-- Pope Benedict XVI, Audience, June 1, 2011.
This quote is expanded upon in The Constant Temptation: On Man's Pursuit of False Gods.
Yet, if we reject the information of our reason and what is also revealed to us, this rejection does not leave us alone. We can't just walk away. We seek to put in its place something "better," something we concoct by ourselves. We think we can improve on both our being and our destiny. We do not put it this way perhaps, but this is what we are about. We come up with theories and technologies that, we insist, are better than what is promised to us. In so doing, however, we are implicitly left to ourselves. We have nothing left but ourselves. We think that we can come up with a better explanation of why and what we are. We do not notice that what we are doing is substituting a divine plan for a human one. We declare the latter to be the more important one. We can "create" ourselves. Men will be like gods.Some have apparently tried to say the Gospel reading regarding the multiplication of the loaves was not a miracle. Jesus simply convinced everyone to share. This article from the new Theological Movement blows holes in that idea.
The would-be-followers of Christ who “feed themselves” and who “share amongst each other” are those who foment against the Church and her Tradition, who join together in groups calling for radical change (consider those impious bands who demand women’s ordination and approval of same-sex “marriage”). These indeed do not receive the true bread from Christ our God, but only share their meager “treats” amongst themselves.The title sums up this article: Wacko Atheists Sue over WTC Cross.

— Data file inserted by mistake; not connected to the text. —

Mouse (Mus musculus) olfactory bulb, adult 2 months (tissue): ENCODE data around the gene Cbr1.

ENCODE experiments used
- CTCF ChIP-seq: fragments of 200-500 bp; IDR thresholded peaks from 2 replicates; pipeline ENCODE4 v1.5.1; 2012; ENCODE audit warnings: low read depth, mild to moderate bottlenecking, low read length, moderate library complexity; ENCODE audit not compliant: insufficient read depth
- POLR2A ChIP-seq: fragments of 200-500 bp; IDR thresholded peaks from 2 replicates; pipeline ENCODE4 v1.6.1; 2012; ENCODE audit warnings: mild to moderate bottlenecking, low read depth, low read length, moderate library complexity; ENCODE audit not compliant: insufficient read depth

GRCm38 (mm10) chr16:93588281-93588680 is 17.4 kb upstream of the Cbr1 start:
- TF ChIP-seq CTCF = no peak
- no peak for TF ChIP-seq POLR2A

Think about this. If Silverman’s logic is followed we should also make sure that any Star of David or any Jewish symbols are removed from the Holocaust Museum, which receives millions in federal funding.And finally something far lighter and a lot funnier: Jennifer Fulwiler (mother of five) goes to Whole Foods.
It was a spontaneous decision, based on vague positive associations of the organic foods chain rather than any kind of rational thought process. You see, the last time I had been in a Whole Foods was back when I had one child and lived downtown, a short walk from the flagship location. I have these fond memories of relaxing strolls down to the store with the baby in the sling, picking up one bag’s worth of food that would feed my whole family, not even glancing at the receipt because I still had the budget to make statements like, “Healthful, organic food is worth any price!” And so when I realized that I was going to be driving by a Whole Foods after some morning errands with the kids, I thought it might be fun to stop by.